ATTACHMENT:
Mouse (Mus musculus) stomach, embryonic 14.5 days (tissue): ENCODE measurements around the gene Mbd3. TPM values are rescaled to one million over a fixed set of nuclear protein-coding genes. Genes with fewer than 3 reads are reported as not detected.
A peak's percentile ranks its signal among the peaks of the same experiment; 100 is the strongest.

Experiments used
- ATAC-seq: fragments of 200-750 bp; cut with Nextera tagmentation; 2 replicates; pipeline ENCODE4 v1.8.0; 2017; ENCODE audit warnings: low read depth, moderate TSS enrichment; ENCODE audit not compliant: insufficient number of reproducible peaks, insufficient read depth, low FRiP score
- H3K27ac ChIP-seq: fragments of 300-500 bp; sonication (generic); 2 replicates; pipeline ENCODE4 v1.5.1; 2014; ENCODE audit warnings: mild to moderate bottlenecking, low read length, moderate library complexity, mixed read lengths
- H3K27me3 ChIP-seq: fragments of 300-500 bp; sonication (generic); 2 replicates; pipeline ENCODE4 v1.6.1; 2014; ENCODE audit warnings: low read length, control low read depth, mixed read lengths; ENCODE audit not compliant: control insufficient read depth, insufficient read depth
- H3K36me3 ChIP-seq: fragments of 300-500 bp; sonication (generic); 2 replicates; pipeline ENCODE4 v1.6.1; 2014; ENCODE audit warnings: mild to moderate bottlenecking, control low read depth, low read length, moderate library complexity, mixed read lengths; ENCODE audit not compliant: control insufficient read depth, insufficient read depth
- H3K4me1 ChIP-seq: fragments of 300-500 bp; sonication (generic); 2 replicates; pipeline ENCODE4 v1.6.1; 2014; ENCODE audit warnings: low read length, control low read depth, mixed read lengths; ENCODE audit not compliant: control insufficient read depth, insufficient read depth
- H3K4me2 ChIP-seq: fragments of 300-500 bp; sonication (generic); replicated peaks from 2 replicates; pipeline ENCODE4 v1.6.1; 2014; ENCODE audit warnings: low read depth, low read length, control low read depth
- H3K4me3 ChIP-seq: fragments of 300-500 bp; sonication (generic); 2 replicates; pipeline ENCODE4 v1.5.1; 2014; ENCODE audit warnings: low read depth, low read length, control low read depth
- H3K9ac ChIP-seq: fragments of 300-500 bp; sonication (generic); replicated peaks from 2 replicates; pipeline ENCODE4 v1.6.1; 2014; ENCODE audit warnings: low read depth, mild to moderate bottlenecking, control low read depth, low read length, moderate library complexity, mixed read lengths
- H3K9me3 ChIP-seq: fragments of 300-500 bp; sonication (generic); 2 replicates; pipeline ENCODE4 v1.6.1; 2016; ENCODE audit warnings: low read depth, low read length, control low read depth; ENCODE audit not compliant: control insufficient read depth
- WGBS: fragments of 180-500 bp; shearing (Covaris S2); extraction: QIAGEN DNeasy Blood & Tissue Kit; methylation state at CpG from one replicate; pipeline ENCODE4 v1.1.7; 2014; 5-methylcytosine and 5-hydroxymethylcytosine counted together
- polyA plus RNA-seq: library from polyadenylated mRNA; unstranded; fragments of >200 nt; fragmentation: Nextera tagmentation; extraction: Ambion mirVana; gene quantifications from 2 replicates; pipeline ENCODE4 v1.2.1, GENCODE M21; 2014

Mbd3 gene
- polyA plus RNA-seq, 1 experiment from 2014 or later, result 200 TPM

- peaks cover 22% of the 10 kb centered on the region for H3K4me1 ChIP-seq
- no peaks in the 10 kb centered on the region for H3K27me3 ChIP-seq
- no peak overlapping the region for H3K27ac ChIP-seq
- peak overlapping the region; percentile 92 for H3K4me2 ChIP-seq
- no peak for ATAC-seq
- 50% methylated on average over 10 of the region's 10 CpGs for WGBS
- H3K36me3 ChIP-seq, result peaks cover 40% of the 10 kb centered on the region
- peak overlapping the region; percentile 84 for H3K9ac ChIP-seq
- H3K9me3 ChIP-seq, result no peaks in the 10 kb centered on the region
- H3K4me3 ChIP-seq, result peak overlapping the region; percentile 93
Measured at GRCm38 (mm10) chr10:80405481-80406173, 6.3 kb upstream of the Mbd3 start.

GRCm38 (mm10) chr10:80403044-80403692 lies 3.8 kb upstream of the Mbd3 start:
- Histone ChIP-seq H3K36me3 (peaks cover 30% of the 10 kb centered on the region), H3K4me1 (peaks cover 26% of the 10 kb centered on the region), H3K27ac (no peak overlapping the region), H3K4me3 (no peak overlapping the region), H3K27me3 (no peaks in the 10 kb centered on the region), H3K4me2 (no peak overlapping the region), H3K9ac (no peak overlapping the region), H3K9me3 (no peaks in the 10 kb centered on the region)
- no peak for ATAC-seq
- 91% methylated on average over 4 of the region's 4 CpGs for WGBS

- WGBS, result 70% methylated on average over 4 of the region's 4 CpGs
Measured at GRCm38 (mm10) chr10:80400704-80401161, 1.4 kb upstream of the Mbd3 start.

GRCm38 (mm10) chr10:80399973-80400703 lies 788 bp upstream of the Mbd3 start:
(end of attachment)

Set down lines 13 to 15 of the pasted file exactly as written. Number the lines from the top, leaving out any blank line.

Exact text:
- WGBS: fragments of 180-500 bp; shearing (Covaris S2); extraction: QIAGEN DNeasy Blood & Tissue Kit; methylation state at CpG from one replicate; pipeline ENCODE4 v1.1.7; 2014; 5-methylcytosine and 5-hydroxymethylcytosine counted together
- polyA plus RNA-seq: library from polyadenylated mRNA; unstranded; fragments of >200 nt; fragmentation: Nextera tagmentation; extraction: Ambion mirVana; gene quantifications from 2 replicates; pipeline ENCODE4 v1.2.1, GENCODE M21; 2014

Mbd3 gene